Stoke-related slowing of balance reactions: Understanding mechanisms and developing treatments

Stroke    Canada's leading cause of chronic disability   often induces a condition of significantly reduced speeds of motion. Timely movements are, however, vital to prevent falls, perform daily activities, and be able to return to work. Therefore, our objective is to characterize `stroke-related slowing' and to suggest novel therapies. Balance characteristics during perturbed standing will be captured for healthy people and people experiencing stroke-related slowing. Both groups will also perform a voluntary movement that will be replicated by a mathematical model. Using this approach, primary mechanisms of stroke-related slowing can be identified and compared to the healthy system. The proposed research is crucial for developing novel interventions that increase independence following stroke. Since the Toronto Rehabilitation Institute operates an extensive stroke program, it will directly benefit from the research. Considering the growing impact of stroke disability on the economy, the envisioned innovations will also be of key importance for Ontario.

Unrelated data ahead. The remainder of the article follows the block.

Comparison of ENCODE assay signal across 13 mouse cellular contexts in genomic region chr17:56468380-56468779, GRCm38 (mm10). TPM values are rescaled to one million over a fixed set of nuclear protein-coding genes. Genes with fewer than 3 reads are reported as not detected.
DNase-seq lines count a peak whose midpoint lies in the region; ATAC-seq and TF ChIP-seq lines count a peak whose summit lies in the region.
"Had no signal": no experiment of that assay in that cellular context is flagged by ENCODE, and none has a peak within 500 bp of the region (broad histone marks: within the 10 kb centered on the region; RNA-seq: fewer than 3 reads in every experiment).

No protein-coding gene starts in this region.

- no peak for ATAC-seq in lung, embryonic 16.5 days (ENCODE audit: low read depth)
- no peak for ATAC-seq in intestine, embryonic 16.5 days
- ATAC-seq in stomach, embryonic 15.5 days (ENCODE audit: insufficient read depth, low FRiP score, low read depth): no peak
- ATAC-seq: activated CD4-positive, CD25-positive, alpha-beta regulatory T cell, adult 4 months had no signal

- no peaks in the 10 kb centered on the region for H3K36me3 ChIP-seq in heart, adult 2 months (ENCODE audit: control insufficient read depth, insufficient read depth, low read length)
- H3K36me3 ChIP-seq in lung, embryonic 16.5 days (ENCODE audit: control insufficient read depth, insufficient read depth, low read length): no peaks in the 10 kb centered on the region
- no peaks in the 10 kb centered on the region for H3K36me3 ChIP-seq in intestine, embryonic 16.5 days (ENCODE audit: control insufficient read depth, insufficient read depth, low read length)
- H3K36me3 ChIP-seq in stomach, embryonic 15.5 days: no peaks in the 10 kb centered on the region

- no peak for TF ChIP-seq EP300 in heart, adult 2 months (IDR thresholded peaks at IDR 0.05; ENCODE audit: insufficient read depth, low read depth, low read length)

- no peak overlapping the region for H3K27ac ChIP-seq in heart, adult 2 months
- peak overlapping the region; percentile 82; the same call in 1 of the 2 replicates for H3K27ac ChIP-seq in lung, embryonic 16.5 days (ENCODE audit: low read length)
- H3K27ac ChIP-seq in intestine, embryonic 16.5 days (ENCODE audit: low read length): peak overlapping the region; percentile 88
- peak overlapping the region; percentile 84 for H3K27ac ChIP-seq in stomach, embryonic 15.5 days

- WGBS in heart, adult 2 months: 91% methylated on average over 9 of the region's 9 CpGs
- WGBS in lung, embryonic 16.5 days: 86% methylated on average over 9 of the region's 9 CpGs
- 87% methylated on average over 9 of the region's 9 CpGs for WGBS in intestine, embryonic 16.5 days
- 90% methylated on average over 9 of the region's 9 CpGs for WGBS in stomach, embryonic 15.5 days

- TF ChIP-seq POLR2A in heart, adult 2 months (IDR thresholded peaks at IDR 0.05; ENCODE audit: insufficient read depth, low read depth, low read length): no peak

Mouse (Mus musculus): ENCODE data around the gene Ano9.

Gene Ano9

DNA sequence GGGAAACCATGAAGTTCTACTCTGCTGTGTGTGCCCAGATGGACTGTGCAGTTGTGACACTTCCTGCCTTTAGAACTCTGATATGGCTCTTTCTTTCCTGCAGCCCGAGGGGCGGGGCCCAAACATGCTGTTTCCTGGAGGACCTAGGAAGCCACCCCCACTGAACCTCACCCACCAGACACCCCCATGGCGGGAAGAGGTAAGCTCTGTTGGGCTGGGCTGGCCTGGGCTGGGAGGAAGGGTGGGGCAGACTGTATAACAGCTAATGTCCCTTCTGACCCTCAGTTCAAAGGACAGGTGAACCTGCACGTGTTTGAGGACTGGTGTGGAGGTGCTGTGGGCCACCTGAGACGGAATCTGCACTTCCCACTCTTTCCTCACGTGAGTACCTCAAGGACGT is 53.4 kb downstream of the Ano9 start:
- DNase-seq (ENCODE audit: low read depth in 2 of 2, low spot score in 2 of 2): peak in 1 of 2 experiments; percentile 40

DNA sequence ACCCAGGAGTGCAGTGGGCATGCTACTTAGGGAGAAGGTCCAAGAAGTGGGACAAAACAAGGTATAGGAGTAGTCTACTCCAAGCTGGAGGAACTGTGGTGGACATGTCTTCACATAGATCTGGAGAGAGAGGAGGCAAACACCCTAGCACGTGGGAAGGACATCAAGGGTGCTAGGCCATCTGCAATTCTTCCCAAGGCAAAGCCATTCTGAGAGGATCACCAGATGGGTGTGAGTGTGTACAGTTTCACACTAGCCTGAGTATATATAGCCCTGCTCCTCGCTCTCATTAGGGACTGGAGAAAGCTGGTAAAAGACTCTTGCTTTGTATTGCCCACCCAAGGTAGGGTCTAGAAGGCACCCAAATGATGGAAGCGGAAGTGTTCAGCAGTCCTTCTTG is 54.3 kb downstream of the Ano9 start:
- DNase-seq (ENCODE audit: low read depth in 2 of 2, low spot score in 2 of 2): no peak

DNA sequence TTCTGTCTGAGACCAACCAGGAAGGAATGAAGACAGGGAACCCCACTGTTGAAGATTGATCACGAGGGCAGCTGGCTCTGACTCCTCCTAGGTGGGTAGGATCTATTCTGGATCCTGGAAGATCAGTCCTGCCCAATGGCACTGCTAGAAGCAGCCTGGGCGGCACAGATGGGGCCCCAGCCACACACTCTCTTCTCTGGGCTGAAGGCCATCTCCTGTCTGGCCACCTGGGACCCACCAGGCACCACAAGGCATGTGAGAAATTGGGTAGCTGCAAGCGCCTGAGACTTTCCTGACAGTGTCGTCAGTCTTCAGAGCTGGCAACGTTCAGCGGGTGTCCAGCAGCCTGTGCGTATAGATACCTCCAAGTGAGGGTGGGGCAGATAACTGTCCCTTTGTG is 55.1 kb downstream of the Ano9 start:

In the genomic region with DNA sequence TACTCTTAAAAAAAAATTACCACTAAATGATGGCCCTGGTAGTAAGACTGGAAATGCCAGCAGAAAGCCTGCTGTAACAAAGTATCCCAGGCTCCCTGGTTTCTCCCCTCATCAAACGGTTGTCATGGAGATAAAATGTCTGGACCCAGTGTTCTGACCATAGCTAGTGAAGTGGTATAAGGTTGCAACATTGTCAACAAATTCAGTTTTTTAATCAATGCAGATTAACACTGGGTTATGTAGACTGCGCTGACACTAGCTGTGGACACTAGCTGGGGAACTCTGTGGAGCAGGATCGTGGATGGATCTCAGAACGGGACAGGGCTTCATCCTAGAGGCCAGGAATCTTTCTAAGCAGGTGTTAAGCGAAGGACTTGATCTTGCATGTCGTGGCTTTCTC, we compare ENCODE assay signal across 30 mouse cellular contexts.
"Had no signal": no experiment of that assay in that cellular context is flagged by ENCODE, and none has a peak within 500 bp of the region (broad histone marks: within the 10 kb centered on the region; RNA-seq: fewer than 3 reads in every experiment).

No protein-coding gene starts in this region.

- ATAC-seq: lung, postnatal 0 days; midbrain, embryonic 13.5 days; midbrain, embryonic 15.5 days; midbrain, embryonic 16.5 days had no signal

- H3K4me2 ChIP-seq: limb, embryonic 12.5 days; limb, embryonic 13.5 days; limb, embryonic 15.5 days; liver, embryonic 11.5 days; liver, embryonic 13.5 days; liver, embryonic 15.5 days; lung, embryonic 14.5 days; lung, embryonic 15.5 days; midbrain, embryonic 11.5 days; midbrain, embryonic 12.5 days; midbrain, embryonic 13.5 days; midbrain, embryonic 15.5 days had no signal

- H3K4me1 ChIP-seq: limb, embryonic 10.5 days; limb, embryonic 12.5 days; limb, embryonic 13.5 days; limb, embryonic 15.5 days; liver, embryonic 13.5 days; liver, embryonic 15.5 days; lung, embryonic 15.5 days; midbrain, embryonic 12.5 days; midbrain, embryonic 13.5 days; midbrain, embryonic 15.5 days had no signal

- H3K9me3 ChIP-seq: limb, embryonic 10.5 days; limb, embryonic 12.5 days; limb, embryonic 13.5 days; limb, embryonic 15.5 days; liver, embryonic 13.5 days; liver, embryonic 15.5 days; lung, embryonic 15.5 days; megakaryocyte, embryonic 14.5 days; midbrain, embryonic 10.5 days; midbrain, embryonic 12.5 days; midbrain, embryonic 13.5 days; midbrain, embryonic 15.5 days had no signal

Faculty Supervisor:

Dr. Bill McIlroy


Albert Vette


Toronto Rehabilitation Institute




Life sciences


University of Waterloo



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